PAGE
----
All along I have considered myself a fairly confident person. Being overly self-deprecating and indulging in self-pity for vested imperfections has never been my forte. For me, it has always been more significant to be as good a human being as possible, complete with all the incompleteness and imperfections that is 'me'. But lately some fissures have stealthily appeared on this poised perception of mine and startlingly it has got nothing to do with any real life incident but everything to do with the reel life. Yes, I am rationally destabilised and suffering from a bout of pseudo complexes thanks to the prodigious, implausibly perfect and obstinately idolized tele-serial daughters-in-law (DILs).
If you thought the small screen has outlived its days of soppy soap operas ruled by Adarshvadi Tulsis and Parvatis glorifying the stereotypical image of the Indian woman, you are sadly mistaken as these super women (DILs) are back in their revamped, utopian avatars. The renewed, farther from reality version of Akshara, Gopi, Simar, Anandi etc are the novel benchmark for an ideal daughter-in-law and have the entire nation revering them. No personal grudges against the actors, but it's the clichéd character portrayal that dismays me.
On reel, all these ethereal damsels are picture perfect literally, looking ravishing from dawn to dusk and thereafter too. They are all decked up, bejewelled from head to toe with iron-straightened silky tresses. In real life, we mere mortals have a perpetual bad hair, bad skin, bad weight, bad wardrobe and bad mood days. And that's how we are; we love dressing up but don't intend to compete with the showroom mannequins, ready to be showcased 24x7. After all, beauty is not only skin deep, it's much more than skin only.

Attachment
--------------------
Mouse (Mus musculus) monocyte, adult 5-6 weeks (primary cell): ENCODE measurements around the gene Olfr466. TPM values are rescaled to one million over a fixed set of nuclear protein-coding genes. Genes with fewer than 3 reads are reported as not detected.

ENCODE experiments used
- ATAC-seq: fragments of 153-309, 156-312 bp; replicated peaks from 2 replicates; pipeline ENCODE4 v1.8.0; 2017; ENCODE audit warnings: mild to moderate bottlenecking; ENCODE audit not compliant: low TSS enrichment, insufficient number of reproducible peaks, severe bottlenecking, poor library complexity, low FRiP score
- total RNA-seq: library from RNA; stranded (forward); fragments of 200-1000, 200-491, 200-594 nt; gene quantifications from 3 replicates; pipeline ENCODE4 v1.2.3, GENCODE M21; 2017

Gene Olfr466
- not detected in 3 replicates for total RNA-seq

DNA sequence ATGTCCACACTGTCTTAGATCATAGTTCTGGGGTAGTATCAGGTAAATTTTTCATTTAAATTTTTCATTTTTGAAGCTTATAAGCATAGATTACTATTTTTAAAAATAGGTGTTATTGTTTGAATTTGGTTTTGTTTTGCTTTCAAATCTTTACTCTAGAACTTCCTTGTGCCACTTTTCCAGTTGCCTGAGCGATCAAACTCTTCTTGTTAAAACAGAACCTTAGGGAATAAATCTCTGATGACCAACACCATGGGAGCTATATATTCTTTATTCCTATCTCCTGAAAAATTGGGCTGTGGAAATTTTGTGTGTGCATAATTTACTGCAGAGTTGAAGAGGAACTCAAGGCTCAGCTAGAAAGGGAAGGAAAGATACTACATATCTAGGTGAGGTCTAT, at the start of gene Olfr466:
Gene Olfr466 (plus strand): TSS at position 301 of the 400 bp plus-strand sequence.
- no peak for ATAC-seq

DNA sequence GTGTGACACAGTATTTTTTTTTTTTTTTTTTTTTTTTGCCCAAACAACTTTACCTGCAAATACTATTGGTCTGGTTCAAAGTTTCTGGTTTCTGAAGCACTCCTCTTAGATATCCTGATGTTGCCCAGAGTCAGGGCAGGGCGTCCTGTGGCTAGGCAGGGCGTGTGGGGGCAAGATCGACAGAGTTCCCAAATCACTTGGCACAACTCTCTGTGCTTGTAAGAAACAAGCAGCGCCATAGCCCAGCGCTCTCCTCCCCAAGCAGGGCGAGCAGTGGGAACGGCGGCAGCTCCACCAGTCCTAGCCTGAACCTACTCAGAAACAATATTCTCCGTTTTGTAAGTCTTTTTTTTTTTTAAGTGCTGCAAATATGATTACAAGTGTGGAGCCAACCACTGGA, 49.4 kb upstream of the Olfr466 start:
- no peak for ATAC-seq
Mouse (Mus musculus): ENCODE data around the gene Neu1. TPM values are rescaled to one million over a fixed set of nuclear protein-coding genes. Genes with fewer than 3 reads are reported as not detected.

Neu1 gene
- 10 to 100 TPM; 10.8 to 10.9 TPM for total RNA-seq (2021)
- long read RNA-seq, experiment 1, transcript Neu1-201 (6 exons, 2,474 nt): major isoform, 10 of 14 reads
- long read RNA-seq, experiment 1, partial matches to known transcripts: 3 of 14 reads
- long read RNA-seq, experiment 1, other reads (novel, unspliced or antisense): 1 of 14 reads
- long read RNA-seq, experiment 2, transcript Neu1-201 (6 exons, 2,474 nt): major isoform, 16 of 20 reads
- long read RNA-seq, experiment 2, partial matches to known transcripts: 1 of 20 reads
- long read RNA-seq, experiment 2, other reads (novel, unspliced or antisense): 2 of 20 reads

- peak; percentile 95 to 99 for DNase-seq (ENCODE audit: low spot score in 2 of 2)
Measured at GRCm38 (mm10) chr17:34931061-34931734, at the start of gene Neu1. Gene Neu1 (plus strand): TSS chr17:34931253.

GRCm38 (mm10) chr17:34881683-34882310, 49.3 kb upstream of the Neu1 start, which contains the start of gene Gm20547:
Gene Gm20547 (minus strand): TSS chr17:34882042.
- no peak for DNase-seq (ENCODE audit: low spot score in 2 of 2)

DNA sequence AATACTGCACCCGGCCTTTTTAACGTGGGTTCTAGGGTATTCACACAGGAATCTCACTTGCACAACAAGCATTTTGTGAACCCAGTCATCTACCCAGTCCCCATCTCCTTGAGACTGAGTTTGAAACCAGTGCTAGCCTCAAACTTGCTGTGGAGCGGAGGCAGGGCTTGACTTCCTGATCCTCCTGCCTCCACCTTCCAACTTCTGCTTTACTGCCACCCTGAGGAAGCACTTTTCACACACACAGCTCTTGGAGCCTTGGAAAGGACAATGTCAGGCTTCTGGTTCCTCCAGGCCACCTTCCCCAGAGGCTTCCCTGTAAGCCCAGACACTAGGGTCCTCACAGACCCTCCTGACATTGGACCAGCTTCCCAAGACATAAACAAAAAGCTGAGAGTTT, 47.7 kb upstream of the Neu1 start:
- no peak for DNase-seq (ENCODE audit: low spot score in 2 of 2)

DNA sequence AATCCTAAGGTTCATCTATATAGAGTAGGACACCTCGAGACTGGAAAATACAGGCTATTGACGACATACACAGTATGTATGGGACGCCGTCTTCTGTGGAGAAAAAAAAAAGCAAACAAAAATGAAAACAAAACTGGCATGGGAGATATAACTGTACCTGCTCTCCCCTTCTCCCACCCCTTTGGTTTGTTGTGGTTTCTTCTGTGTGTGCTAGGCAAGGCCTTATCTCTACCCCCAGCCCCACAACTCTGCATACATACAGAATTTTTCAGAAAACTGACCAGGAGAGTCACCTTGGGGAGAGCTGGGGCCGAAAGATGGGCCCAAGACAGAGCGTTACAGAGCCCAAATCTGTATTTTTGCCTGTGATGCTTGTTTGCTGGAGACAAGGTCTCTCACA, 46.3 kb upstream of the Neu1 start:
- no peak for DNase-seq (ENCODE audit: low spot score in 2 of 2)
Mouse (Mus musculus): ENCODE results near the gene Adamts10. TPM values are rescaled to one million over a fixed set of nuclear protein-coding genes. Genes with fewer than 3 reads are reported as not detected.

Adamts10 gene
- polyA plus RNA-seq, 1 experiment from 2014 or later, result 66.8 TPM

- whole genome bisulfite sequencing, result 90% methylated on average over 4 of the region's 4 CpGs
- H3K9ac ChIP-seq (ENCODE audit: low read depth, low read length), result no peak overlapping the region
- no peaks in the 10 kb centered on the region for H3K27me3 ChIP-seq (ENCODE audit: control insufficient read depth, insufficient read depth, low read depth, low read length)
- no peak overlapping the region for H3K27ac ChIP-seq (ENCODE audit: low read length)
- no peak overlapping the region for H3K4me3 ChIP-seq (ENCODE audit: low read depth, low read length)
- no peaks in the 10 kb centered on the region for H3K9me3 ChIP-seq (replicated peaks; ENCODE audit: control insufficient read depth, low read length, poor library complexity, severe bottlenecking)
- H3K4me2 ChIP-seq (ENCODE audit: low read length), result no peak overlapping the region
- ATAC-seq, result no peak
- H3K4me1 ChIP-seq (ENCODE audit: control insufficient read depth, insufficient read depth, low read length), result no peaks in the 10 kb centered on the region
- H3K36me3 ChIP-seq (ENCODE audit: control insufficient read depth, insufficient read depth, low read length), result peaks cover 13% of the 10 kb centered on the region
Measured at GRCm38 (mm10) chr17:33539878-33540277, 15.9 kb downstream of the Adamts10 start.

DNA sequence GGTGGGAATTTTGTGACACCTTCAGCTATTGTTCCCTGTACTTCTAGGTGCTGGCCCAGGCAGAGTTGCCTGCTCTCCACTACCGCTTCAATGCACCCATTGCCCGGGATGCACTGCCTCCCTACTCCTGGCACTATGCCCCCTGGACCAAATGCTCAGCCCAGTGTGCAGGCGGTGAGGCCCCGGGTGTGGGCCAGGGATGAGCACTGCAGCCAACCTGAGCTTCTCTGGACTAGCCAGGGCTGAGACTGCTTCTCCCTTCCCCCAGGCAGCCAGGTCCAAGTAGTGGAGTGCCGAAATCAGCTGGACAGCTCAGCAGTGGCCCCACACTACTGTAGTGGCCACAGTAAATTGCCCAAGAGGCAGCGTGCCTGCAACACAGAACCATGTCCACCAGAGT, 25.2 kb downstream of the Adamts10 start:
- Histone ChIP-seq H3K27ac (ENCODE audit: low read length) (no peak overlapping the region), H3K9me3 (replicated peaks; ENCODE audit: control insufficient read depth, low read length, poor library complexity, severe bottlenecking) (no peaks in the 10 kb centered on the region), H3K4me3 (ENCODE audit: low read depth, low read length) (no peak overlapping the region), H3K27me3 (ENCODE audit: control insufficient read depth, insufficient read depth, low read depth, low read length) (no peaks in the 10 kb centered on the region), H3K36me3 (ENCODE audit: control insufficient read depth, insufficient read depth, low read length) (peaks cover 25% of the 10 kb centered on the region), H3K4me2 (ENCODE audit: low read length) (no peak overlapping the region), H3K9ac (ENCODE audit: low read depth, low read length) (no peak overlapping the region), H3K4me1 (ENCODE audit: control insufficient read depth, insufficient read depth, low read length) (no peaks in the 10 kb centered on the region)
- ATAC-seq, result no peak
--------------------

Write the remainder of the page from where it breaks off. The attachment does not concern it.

The reel DIL is illusory, impeccable, unbelievably self-less, overly resilient and a know-all multidimensional avatar of a perfect wife, mother, sister-in-law and of course daughter-in-law. She is a one-stop solution to all family problems and you can blindly trust her to win hands down every challenge that you accept on her behalf during the my-DIL-is-better-than-yours tug of war never mind how silly it might be. For us, their real life counterparts, it's an everyday struggle, multitasking, trying to juggle our various roles and relations, both as a homemaker and a career woman. We put in our best, but it's not a win-win situation always. We struggle, we succeed, we falter and we try again. We are not selfish but we don't ignore 'self' also. We have forbearance but we are not meek. We foster family bonding but we seek personal space also. Family comes first but our aspirations do not lag behind.
Please stop this on-screen idolisation of women, epitomising a delusionary perception of a perfect wife, mother and daughter-in-law. Don't rev up the expectation quotient of an overly demanding society. Don't elevate us to the pedestal of a demi goddess, wary of a fall with every thrust of life. Just let us be. We are women, only human and not a synonym for perfection.